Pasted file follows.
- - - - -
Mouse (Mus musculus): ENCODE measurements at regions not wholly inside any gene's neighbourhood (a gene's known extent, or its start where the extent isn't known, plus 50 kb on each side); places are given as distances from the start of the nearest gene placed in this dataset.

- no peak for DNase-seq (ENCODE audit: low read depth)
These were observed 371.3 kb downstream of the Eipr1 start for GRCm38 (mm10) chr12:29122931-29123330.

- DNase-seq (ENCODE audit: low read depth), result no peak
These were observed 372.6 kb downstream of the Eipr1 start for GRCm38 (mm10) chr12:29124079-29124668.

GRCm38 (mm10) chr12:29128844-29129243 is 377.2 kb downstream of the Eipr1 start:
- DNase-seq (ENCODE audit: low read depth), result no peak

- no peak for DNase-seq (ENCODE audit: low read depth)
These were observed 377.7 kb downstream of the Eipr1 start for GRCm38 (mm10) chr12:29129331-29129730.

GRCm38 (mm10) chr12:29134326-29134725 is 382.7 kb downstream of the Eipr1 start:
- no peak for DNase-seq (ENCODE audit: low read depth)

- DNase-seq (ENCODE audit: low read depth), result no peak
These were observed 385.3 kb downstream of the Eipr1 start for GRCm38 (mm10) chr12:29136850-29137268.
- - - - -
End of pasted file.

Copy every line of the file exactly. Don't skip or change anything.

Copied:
Mouse (Mus musculus): ENCODE measurements at regions not wholly inside any gene's neighbourhood (a gene's known extent, or its start where the extent isn't known, plus 50 kb on each side); places are given as distances from the start of the nearest gene placed in this dataset.

- no peak for DNase-seq (ENCODE audit: low read depth)
These were observed 371.3 kb downstream of the Eipr1 start for GRCm38 (mm10) chr12:29122931-29123330.

- DNase-seq (ENCODE audit: low read depth), result no peak
These were observed 372.6 kb downstream of the Eipr1 start for GRCm38 (mm10) chr12:29124079-29124668.

GRCm38 (mm10) chr12:29128844-29129243 is 377.2 kb downstream of the Eipr1 start:
- DNase-seq (ENCODE audit: low read depth), result no peak

- no peak for DNase-seq (ENCODE audit: low read depth)
These were observed 377.7 kb downstream of the Eipr1 start for GRCm38 (mm10) chr12:29129331-29129730.

GRCm38 (mm10) chr12:29134326-29134725 is 382.7 kb downstream of the Eipr1 start:
- no peak for DNase-seq (ENCODE audit: low read depth)

- DNase-seq (ENCODE audit: low read depth), result no peak
These were observed 385.3 kb downstream of the Eipr1 start for GRCm38 (mm10) chr12:29136850-29137268.